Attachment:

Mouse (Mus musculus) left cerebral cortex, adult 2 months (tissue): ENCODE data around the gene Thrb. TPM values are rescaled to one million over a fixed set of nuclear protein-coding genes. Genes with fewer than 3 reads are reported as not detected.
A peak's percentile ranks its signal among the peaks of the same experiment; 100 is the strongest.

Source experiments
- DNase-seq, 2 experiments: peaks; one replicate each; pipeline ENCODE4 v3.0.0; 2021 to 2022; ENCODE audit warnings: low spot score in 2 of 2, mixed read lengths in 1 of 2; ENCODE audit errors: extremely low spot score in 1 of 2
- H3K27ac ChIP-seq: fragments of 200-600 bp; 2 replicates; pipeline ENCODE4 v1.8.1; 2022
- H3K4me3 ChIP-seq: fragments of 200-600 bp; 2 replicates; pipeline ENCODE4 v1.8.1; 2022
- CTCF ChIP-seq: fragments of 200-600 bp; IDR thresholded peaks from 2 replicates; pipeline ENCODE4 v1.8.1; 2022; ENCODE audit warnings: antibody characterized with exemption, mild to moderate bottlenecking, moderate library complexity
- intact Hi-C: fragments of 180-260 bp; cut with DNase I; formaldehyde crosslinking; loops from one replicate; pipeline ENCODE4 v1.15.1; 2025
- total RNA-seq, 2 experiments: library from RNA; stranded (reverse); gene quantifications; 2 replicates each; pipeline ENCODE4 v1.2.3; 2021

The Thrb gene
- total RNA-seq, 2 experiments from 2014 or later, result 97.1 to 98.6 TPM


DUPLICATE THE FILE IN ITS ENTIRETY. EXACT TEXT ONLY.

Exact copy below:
Mouse (Mus musculus) left cerebral cortex, adult 2 months (tissue): ENCODE data around the gene Thrb. TPM values are rescaled to one million over a fixed set of nuclear protein-coding genes. Genes with fewer than 3 reads are reported as not detected.
A peak's percentile ranks its signal among the peaks of the same experiment; 100 is the strongest.

Source experiments
- DNase-seq, 2 experiments: peaks; one replicate each; pipeline ENCODE4 v3.0.0; 2021 to 2022; ENCODE audit warnings: low spot score in 2 of 2, mixed read lengths in 1 of 2; ENCODE audit errors: extremely low spot score in 1 of 2
- H3K27ac ChIP-seq: fragments of 200-600 bp; 2 replicates; pipeline ENCODE4 v1.8.1; 2022
- H3K4me3 ChIP-seq: fragments of 200-600 bp; 2 replicates; pipeline ENCODE4 v1.8.1; 2022
- CTCF ChIP-seq: fragments of 200-600 bp; IDR thresholded peaks from 2 replicates; pipeline ENCODE4 v1.8.1; 2022; ENCODE audit warnings: antibody characterized with exemption, mild to moderate bottlenecking, moderate library complexity
- intact Hi-C: fragments of 180-260 bp; cut with DNase I; formaldehyde crosslinking; loops from one replicate; pipeline ENCODE4 v1.15.1; 2025
- total RNA-seq, 2 experiments: library from RNA; stranded (reverse); gene quantifications; 2 replicates each; pipeline ENCODE4 v1.2.3; 2021

The Thrb gene
- total RNA-seq, 2 experiments from 2014 or later, result 97.1 to 98.6 TPM